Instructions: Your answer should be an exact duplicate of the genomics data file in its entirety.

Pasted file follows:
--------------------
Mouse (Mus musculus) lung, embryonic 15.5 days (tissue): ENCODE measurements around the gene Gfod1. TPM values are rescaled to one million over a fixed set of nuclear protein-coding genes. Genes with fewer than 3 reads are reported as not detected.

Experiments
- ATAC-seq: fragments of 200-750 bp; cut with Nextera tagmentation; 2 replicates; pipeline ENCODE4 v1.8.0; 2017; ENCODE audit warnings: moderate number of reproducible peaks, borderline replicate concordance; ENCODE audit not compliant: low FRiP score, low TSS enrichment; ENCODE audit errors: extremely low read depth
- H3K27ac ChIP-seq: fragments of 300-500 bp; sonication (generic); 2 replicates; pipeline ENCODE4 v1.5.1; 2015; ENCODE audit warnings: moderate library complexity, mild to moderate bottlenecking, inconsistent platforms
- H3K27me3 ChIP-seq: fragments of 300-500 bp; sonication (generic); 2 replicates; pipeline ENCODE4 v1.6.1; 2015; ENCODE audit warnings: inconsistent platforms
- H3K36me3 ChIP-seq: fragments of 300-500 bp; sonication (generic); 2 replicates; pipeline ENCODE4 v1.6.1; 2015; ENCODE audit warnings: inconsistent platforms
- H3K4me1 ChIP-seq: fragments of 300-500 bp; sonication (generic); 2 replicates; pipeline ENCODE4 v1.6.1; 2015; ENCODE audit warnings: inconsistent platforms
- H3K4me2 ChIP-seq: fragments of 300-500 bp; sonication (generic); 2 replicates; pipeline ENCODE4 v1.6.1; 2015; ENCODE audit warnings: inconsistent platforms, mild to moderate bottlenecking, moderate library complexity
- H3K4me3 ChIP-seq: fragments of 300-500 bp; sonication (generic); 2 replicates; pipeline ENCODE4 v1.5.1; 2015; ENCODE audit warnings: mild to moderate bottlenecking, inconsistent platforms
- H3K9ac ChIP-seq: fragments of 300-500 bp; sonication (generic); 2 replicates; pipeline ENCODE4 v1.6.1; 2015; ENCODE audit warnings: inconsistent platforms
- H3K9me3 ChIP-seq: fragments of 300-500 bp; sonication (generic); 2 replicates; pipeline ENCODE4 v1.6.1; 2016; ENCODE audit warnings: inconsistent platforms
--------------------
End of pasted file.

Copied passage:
Mouse (Mus musculus) lung, embryonic 15.5 days (tissue): ENCODE measurements around the gene Gfod1. TPM values are rescaled to one million over a fixed set of nuclear protein-coding genes. Genes with fewer than 3 reads are reported as not detected.

Experiments
- ATAC-seq: fragments of 200-750 bp; cut with Nextera tagmentation; 2 replicates; pipeline ENCODE4 v1.8.0; 2017; ENCODE audit warnings: moderate number of reproducible peaks, borderline replicate concordance; ENCODE audit not compliant: low FRiP score, low TSS enrichment; ENCODE audit errors: extremely low read depth
- H3K27ac ChIP-seq: fragments of 300-500 bp; sonication (generic); 2 replicates; pipeline ENCODE4 v1.5.1; 2015; ENCODE audit warnings: moderate library complexity, mild to moderate bottlenecking, inconsistent platforms
- H3K27me3 ChIP-seq: fragments of 300-500 bp; sonication (generic); 2 replicates; pipeline ENCODE4 v1.6.1; 2015; ENCODE audit warnings: inconsistent platforms
- H3K36me3 ChIP-seq: fragments of 300-500 bp; sonication (generic); 2 replicates; pipeline ENCODE4 v1.6.1; 2015; ENCODE audit warnings: inconsistent platforms
- H3K4me1 ChIP-seq: fragments of 300-500 bp; sonication (generic); 2 replicates; pipeline ENCODE4 v1.6.1; 2015; ENCODE audit warnings: inconsistent platforms
- H3K4me2 ChIP-seq: fragments of 300-500 bp; sonication (generic); 2 replicates; pipeline ENCODE4 v1.6.1; 2015; ENCODE audit warnings: inconsistent platforms, mild to moderate bottlenecking, moderate library complexity
- H3K4me3 ChIP-seq: fragments of 300-500 bp; sonication (generic); 2 replicates; pipeline ENCODE4 v1.5.1; 2015; ENCODE audit warnings: mild to moderate bottlenecking, inconsistent platforms
- H3K9ac ChIP-seq: fragments of 300-500 bp; sonication (generic); 2 replicates; pipeline ENCODE4 v1.6.1; 2015; ENCODE audit warnings: inconsistent platforms
- H3K9me3 ChIP-seq: fragments of 300-500 bp; sonication (generic); 2 replicates; pipeline ENCODE4 v1.6.1; 2016; ENCODE audit warnings: inconsistent platforms